But there are two completely satisfactory answers to appellant's contention. The first of these is that by the substitution of the contract of April, 1903, for the contract of September, 1902, the latter determining all rights and covering the whole subject matter of the former, a novation resulted, and that through this novation, by the very terms of the 1903 contract declaring the agreement of 1902 to be rescinded, canceled and annulled, as well as by operation of law (Civ. Code, sec. 1531, subd. 1), the earlier agreement was extinguished. And this extinguishment does not mean that the earlier contract was held in abeyance or in suspense. It does not mean that it could be revived upon a mere failure to perform the new obligation. It means that it was canceled and obliterated as completely as though it had never had existence. It means that, saving in the exceptional cases which are indicated by section 1533 of the code, and of which this is not one, all rights are to be measured and determined under the new substituted obligation as completely as though it had never been preceded by an earlier contract. It matters not, as has been said, that the new agreement is itself executory. Indeed, generally speaking, all the cases arise when the substituted agreement is executory, for, if executed, there could seldom or never be cause of complaint or ground of action. The courts have felt themselves compelled to look no further than to determine whether a novation has taken place, or, in other words, whether the new contract was entered into without fraud and with an agreement of minds that it was to be substituted for the existing obligation. When that point has been reached they have found no difficulty in declaring that the rights of parties to the agreement are to be governed by the new contract alone, and that a failure to perform does not, under any theory of rescission or revivor, operate to breathe new life into the dead and extinguished obligation. (Spier v. Hyde, 78 App. Div. 151, [79 N.Y. Supp. 702]; Morehouse v. Second Nat. Bank, 98 N.Y. 503; Kromer v. Heim, 75 N.Y. 576, [31 Am. Rep. 491]; Dean v. Skiff, 128 Mass. 174; Huggins v. Safford, 67 Mo. App. 469; Howard v. Scott, 98 Mo. App. 509, [72 S.W. 709]; Oakley v. Ballard, 1 Hempst. 475, 18 Fed. Cas. 515.)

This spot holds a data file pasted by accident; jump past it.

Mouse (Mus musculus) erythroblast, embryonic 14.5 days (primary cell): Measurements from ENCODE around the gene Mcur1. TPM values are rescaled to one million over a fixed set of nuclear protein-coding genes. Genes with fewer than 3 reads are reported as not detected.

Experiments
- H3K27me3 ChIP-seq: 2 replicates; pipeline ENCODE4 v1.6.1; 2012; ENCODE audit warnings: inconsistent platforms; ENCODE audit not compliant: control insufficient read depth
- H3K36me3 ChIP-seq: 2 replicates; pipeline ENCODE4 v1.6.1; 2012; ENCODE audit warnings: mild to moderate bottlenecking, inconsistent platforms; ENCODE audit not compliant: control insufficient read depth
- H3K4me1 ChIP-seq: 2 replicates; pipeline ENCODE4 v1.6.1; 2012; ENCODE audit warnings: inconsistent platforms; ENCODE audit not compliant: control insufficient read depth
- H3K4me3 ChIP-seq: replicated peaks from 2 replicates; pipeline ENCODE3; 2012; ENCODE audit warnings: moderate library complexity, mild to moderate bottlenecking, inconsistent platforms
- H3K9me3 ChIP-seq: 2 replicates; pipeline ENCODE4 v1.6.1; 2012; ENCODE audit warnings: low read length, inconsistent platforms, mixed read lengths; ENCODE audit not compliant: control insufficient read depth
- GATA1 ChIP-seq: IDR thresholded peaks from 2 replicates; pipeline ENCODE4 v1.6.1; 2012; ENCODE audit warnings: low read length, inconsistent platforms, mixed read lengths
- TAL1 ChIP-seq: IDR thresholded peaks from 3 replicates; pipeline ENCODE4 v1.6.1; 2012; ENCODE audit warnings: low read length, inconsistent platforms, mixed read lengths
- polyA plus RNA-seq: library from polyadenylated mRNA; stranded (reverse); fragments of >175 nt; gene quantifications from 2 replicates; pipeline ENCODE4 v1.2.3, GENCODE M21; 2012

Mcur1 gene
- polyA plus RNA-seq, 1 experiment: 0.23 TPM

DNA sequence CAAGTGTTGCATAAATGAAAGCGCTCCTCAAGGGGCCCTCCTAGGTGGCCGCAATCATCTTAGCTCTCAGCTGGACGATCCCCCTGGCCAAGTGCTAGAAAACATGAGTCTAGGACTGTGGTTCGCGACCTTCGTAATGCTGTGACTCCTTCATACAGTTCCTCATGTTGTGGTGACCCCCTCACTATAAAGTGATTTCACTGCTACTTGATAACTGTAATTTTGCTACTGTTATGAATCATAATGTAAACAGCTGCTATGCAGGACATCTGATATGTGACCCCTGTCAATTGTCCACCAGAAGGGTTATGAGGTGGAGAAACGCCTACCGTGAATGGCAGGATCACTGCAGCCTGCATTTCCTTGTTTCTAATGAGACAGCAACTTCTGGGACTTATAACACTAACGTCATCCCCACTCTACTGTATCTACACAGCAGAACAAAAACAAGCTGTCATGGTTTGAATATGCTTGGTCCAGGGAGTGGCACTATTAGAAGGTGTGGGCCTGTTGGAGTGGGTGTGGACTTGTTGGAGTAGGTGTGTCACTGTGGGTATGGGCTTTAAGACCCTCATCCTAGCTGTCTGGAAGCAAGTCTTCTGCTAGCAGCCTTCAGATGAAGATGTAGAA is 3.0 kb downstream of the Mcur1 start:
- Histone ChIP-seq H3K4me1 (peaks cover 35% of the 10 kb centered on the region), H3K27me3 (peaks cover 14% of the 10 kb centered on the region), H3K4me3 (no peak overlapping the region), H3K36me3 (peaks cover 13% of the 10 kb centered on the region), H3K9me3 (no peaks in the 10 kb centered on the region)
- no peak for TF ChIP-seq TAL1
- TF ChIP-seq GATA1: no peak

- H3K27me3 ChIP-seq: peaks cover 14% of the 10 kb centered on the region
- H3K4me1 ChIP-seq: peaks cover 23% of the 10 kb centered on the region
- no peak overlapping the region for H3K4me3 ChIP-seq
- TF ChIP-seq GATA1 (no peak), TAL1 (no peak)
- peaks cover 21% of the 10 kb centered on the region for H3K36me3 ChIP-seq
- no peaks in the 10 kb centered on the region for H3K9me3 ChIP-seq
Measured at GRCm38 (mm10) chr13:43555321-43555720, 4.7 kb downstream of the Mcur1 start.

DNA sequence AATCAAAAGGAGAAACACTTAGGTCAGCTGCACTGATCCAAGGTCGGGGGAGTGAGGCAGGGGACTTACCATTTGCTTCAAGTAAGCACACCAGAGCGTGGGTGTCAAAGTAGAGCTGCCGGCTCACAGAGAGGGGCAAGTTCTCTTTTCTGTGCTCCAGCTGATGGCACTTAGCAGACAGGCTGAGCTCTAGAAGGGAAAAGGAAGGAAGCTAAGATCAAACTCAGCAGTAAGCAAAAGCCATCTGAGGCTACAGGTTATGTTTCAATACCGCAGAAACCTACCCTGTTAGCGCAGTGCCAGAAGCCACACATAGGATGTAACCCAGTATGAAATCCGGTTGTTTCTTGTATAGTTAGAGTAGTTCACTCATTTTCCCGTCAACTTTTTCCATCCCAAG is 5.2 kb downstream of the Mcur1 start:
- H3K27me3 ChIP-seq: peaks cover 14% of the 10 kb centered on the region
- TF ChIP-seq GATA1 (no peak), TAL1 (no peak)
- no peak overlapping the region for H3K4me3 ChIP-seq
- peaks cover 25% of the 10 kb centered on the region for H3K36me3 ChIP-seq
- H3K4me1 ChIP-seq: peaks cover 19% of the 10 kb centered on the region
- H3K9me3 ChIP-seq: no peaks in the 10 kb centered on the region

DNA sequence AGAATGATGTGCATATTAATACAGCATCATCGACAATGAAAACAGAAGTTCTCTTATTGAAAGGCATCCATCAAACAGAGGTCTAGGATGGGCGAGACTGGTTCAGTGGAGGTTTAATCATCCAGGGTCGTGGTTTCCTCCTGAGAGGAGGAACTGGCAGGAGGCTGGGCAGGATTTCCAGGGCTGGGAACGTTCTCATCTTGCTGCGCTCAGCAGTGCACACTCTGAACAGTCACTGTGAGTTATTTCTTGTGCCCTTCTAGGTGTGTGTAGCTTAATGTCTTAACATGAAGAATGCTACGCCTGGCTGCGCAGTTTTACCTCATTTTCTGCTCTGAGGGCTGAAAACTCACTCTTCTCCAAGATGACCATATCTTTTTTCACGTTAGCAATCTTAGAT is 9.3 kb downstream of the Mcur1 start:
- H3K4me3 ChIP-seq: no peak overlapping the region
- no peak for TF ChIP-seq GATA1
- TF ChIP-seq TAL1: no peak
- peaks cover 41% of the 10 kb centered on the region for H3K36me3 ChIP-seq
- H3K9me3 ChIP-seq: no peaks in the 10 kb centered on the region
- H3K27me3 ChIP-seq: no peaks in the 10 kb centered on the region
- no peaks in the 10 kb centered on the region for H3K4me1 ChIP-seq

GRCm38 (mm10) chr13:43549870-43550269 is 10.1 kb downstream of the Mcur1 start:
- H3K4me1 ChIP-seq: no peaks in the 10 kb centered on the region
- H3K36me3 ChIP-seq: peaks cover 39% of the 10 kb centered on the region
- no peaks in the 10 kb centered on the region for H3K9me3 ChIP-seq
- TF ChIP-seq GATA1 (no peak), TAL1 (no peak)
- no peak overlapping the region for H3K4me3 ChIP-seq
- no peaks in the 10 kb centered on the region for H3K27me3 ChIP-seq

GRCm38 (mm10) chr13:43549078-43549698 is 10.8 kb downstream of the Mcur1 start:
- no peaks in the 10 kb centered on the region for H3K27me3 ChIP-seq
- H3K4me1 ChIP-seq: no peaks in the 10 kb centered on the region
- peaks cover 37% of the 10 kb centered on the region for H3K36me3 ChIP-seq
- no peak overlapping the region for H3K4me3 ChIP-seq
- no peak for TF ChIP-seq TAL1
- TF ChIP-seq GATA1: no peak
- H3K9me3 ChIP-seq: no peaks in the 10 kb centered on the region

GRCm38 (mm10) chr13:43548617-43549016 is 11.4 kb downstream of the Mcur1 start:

The second and equally satisfying reason is that this action presents facts and features which would make it to the last degree inequitable to decree a rescission and a revivor of the 1902 contract. It is, of course, fundamental that where the rights of others have intervened and circumstances have so far changed that rescission may not be decreed without injury to those parties and their rights, rescission will be denied and the complaining party left to his other remedies. (Meyers v. Merillion, 118 Cal. 352, [50 P. 662].) Equally is it fundamental that upon rescission the other party must be restored to the condition he was in when the contract was made, or, in other words, as a condition of rescission the rescinding party must first place the other in statu quo. (2 Warville on Vendors, 2d ed., p. 1028; Cleary v. Folger, 84 Cal. 316, [18 Am. St. Rep. 187, 24 P. 280]; Drew v. Pedlar, 87 Cal. 443, [22 Am. St. Rep. 257, 25 P. 749]; Phelps v. Brown, 95 Cal. 572, [30 P. 774]; Fountain v. Semi-Tropical L. W. Co., 99 Cal. 683, [34 P. 497]; Chitty on Contracts, p. 722; 9 Cyc. 437; 3 Am. Eng. Ency. of Law, p. 931; Snow v. Alley, 144 Mass. 546, [59 Am. Rep. 119, 11 N.E. 764].) When consideration is paid to the nature of the rights which Beckwith conveyed to his associates and which were by them conveyed to the Central Canal and Irrigation Company; that these rights were principally rights arising under notices of appropriation of waters; that to perfect these rights a vast amount of labor was required as well as the acquisition of other rights of way, canals and ditches; that Beckwith himself having insufficient means was not prosecuting the work up to the measure required by the law for the perfection of his rights under his notices of location; that the corporation expended large sums of money to perfect these rights and to secure other properties necessary for the development of its irrigating system; that the rights of innocent stockholders and bondholders have intervened; that all the transactions between these parties are found to have been without fraud, and that the single legal result is that the corporation did not give its bonds to Beckwith under the belief declared by the court's findings to have been mistakenly held, — namely, that Beckwith had parted with no, or an inadequate, consideration for them; and, finally, that under the agreement of 1903 Beckwith had fairly and advisedly put a full value upon everything with which he parted, it requires, we think, no comment upon this recital to show that when the court gave him that, it gave him everything to which he was entitled.
For these reasons the judgment appealed from is affirmed.
Lorigan, J., and Melvin, J., concurred.